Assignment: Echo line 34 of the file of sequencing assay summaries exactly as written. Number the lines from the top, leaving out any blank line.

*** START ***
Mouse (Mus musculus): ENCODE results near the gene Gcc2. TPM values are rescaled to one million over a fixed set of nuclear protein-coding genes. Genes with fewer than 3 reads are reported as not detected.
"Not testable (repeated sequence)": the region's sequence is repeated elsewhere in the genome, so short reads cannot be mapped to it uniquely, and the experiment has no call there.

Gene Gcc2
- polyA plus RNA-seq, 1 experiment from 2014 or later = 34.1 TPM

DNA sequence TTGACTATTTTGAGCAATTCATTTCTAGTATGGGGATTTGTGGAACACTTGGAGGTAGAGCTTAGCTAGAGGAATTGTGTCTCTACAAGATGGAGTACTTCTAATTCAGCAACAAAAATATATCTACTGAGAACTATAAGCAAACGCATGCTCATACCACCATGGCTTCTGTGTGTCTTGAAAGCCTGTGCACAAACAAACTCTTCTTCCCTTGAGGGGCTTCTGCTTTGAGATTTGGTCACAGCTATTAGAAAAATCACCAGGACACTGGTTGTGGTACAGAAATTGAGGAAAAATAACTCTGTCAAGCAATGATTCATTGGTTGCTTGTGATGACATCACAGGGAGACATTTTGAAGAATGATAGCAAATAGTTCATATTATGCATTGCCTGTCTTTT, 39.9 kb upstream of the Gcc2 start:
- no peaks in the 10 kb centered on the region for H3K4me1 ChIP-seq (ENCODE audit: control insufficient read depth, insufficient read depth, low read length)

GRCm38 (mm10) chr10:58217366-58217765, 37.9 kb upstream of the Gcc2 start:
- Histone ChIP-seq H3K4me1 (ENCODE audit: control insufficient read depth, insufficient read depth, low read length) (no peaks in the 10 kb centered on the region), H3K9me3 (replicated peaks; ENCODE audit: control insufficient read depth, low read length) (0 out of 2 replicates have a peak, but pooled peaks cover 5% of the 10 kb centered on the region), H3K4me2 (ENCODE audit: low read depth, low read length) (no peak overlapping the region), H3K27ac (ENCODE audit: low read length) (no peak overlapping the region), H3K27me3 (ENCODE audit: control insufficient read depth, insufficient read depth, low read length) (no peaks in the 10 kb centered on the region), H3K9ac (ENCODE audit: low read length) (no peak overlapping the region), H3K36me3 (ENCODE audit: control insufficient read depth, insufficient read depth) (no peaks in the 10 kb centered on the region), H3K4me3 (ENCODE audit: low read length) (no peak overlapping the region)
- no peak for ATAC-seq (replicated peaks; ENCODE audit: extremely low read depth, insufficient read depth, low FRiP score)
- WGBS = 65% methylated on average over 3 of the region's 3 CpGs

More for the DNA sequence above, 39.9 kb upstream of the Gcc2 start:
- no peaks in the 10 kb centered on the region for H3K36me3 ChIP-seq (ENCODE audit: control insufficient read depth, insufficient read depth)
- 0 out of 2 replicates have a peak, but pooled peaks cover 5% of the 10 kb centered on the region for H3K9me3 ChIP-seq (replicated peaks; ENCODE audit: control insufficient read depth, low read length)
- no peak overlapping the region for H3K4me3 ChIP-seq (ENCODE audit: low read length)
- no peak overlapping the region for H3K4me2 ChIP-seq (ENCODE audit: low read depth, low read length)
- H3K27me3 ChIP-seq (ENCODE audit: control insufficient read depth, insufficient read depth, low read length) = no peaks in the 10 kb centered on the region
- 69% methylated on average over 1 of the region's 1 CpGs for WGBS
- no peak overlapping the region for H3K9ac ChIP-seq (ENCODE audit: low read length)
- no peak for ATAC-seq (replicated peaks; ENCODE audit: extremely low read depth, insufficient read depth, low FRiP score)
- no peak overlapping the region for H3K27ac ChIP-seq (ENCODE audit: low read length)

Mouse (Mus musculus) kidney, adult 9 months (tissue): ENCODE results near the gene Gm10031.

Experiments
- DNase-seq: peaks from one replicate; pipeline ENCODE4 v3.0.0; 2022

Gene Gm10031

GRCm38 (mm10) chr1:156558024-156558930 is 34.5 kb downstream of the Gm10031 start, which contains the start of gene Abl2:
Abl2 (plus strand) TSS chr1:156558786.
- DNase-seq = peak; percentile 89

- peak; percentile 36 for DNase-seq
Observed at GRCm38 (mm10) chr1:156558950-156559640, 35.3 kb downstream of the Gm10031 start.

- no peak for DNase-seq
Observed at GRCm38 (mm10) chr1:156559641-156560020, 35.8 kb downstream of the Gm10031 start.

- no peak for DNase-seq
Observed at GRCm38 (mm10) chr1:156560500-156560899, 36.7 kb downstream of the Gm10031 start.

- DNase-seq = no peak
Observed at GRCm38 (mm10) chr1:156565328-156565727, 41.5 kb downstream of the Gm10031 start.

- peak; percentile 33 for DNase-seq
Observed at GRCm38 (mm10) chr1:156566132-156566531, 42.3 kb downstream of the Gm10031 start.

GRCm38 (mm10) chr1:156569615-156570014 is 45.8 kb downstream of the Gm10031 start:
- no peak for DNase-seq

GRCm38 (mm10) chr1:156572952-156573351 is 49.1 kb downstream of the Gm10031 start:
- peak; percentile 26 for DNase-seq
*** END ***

- DNase-seq = no peak